If you are going to apply for a loan, and then often without collateral, you have to go through a small needle eye before any loan will be approved. The banks and institutions that offer loans have different requirements for the applicant. This applies to everything from the age, income and payment history to the applicant.
Such requirements are difficult for some to meet, especially when a relatively high amount is involved. If the requirements are not met, the loan will also not be granted and that is when a co-applicant may be fine.
The benefits of a co-applicant lie in the increased collateral the bank has that the loan will be repaid. With co-applicants, naturally, the overall income will be higher and this gives the bank more assurance that monthly interest and installments are paid as agreed. This extra security also makes the interest terms a negotiator with the bank more favorable to you as the principal applicant. This in turn allows you to make the loan considerably cheaper by including a co-applicant.
Naturally, it is the main applicant who is listed as the first bank to contact if the loan obligations are not complied with. However, it is important for the co-applicant to be aware that he / she is jointly and severally liable, and that in cases where the main applicant does not pay interest and installments, the bank will be able to make claims against the co-applicant.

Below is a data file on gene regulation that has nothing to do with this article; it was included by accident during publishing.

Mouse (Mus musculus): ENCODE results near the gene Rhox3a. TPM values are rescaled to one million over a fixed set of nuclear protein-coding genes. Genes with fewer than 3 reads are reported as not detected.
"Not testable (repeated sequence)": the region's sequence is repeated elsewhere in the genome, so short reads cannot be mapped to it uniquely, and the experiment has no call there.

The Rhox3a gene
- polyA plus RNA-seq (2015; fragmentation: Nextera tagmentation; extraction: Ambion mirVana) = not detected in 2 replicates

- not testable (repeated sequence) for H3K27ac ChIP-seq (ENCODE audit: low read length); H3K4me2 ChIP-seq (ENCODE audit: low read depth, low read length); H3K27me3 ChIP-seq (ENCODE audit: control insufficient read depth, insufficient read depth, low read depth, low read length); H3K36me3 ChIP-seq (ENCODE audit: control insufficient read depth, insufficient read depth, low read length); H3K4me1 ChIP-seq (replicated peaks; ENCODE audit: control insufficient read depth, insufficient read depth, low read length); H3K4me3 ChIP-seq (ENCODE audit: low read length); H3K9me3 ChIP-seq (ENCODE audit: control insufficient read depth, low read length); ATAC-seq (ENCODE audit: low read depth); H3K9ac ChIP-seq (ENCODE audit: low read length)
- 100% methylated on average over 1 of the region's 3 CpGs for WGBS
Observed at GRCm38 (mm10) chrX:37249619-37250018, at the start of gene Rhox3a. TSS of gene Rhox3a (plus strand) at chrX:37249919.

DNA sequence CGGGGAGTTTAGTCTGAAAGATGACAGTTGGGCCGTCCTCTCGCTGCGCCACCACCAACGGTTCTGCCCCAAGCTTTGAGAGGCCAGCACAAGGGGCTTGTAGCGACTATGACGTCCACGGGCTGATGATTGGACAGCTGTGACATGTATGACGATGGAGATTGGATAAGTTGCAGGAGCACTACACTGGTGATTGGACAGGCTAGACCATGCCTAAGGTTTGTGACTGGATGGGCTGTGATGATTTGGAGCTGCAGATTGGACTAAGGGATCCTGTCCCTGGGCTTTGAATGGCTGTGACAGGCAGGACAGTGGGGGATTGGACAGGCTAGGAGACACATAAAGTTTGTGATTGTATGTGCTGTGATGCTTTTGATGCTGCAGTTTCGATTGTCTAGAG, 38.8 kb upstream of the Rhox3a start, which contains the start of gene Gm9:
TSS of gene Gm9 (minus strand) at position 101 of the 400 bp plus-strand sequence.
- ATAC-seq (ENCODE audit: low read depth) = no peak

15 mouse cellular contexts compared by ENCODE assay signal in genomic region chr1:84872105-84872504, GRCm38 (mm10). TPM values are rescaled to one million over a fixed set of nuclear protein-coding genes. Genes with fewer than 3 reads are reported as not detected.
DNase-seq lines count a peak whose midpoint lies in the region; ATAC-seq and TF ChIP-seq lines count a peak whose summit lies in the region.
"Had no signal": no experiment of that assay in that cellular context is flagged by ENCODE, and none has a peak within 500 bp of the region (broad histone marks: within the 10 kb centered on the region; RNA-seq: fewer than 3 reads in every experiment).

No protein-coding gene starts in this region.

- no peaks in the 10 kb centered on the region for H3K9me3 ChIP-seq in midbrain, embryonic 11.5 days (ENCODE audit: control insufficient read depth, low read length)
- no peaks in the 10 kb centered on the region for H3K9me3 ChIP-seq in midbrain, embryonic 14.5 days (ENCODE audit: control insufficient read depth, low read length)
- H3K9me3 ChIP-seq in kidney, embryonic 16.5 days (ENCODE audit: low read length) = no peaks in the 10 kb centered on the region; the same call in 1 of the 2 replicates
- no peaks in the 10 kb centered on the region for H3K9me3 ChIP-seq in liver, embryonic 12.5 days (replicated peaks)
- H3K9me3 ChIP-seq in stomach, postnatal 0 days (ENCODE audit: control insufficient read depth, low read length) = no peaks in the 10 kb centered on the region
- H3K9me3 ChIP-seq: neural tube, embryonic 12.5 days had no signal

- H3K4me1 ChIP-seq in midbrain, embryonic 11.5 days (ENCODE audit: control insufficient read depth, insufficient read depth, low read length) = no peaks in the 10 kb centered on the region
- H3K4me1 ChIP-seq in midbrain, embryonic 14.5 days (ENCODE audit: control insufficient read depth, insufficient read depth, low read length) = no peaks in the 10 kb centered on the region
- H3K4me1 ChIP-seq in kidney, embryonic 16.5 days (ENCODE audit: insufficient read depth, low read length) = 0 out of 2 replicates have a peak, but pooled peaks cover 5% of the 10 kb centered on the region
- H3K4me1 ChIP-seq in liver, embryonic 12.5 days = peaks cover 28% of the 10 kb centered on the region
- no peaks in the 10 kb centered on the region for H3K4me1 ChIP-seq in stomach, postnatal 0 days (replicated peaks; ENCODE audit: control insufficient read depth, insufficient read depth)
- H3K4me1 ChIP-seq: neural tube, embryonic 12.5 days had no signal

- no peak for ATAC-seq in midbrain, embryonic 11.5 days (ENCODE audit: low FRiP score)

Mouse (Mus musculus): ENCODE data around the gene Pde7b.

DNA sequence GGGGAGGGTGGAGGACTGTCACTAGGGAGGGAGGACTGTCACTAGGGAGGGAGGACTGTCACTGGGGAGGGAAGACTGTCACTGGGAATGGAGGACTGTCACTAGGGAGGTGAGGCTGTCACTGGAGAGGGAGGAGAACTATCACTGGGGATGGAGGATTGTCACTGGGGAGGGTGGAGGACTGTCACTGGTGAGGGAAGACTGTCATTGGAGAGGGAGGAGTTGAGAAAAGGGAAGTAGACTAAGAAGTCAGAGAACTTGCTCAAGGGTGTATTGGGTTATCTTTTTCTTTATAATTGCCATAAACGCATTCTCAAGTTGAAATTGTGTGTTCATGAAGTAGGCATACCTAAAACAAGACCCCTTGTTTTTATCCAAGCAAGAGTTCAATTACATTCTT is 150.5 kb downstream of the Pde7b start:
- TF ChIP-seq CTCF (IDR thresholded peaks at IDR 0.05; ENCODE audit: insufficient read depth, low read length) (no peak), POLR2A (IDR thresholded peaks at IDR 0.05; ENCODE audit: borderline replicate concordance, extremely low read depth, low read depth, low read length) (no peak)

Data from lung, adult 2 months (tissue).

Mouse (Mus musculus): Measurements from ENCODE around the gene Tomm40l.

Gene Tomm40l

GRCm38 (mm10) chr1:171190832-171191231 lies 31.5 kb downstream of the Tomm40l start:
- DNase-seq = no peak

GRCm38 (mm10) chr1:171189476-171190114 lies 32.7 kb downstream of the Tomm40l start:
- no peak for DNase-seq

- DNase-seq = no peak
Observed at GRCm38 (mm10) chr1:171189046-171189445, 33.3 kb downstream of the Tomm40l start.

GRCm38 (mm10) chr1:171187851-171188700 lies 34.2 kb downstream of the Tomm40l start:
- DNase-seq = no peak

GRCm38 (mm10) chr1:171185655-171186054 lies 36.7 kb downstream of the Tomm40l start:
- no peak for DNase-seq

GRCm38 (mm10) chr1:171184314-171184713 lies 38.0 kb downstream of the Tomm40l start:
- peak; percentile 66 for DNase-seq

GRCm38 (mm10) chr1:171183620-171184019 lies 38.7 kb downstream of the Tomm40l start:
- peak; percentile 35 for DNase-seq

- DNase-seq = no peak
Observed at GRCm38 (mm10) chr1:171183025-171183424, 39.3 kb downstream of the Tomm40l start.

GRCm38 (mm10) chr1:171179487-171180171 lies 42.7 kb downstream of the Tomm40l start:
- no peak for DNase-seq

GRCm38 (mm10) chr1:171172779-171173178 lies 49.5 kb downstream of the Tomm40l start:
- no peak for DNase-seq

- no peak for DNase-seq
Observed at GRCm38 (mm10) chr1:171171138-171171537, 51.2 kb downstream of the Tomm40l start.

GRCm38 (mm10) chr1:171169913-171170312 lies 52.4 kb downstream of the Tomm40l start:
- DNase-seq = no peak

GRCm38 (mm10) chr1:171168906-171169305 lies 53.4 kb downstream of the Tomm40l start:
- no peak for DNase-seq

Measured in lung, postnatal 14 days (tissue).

It is therefore very important that all parties are aware of the conditions and what kind of responsibilities both the main applicant and the co-applicant have before the papers are signed.
The disadvantages are primarily to the co-applicant as he / she does not use the loan, but is jointly and severally liable together with the main applicant. It is therefore important for the co-applicant to consider whether this is a risk one is willing to take and whether one relies 100% on the main applicant. If the applicant has payment notes, it will be worthwhile to apply alone.
In short, we see that there are both advantages and disadvantages to fellow applicants. The benefits are that it will be easier to get the loan granted, and that it can provide a basis for lower interest rates. The disadvantages are largely for the co-applicant, which means that the banks can make claims against the co-applicant if the loan terms are not met.
It is important that one trusts one another and that one goes carefully through the obligations one undertakes as a co-applicant.